Brightfellow A novel

Rikki Ducornet, 1943-

Book - 2016

"A feral boy comes of age on a campus decadent with starched sheets, sweating cocktails, and homemade jams. Stub is the cause of that missing sweater, the pie that disappeared off the cooling rack. Then Stub meets Billy, who takes him in, and Asthma, who enchants him, and all is found, then lost. A fragrant, voluptuous novel of imposture, misplaced affection, and emotional deformity. An artist and writer, Rikki Ducornet has illustrated books by Robert Coover, Jorge Luis Borges, Forrest Gand...er, and Joanna Howard. Her paintings have been exhibited widely, including, most recently, at the Pierre Menard Gallery in Cambridge, Massachusetts, and the Salvador Allende Museum in Santiago, Chile"--

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FICTION/Ducornet Rikki
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Genres
Bildungsromans
Published
Minneapolis : Coffee House Press 2016.
Language
English
Physical Description
143 pages ; 20 cm
ISBN
9781566894401
1566894409
Main Author
Rikki Ducornet, 1943- (author)
Review by Booklist Reviews

In her latest thought-provoking novel, following Netsuke (2011), Ducornet explores the deep core of humankind through Stub, a young man who lives on a university campus like a ghost, trying to escape the traumas of his childhood. He steals from professors and gym lockers in an attempt to piece together his own world from the lives of others, driven by three things: books by Verner Vanderloon, an isolated eccentric and adventurer; Asthma, a beautiful little girl whom he idolizes; and the need to survive. Stub moves fluidly around the campus as both an outsider and an insider until he is taken in by Billy, a lonely, divorced professor. Suddenly, the lives Stub had only been observing are now tantalizingly close at hand. Finally, he gets the chance to experience what it means to be cherished as a human being, but by then, it is too late. Bursting with vivid imagery, beautiful language, heartbreaking characters, and the striking perspective of an emotionally stunted man in a carefully controlled society, Ducornet's tale is unique and captivating. Copyright 2014 Booklist Reviews.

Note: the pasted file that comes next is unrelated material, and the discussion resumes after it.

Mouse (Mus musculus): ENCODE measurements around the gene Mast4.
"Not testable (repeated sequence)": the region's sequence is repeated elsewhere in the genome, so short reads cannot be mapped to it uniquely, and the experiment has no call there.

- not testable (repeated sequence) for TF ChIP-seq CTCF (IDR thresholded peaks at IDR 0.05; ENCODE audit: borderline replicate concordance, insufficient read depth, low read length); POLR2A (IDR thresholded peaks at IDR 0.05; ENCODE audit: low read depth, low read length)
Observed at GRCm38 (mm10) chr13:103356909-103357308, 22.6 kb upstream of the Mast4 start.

Review by Library Journal Reviews

If Ducornet (Netsuke) typically writes fiction that reads like fable, this story of wild child Stub is a dark fairy tale indeed, with the sparkle of black opals. After Stub's irritable mother vanishes and his loving but ineffectual father withdraws in his grief, Stub hides himself to a nearby college and lives there surreptitiously, befriending the librarian, sleeping in little-used spaces, and stealing food and clothing. As he says with typical adolescent self-regard, What if my life is not only the mirror of my own thwarted destiny, or the mirror of mankind's thwarted destiny, but the mirror of my species' capacity to overcome the worst odds? Stub is certainly a remarkable survivor but a thief and liar as well, managing to live on campus for many years and finally getting himself invited into the home of addled professor Billy. He passes himself off as Charter Chase, a Fulbright student from Australia, and he's pleased that Billy lives next door to little Asthma, the daughter of self-absorbed academics, whom Stub befriends not pruriently but because she's an abandoned child like himself. But can he keep up the charade? VERDICT A dreamily written yet unsentimental meditation on what we do to survive.—Barbara Hoffert, Library Journal [Page 76]. (c) Copyright 2016 Library Journals LLC, a wholly owned subsidiary of Media Source, Inc. No redistribution permitted.

Review by Publishers Weekly Reviews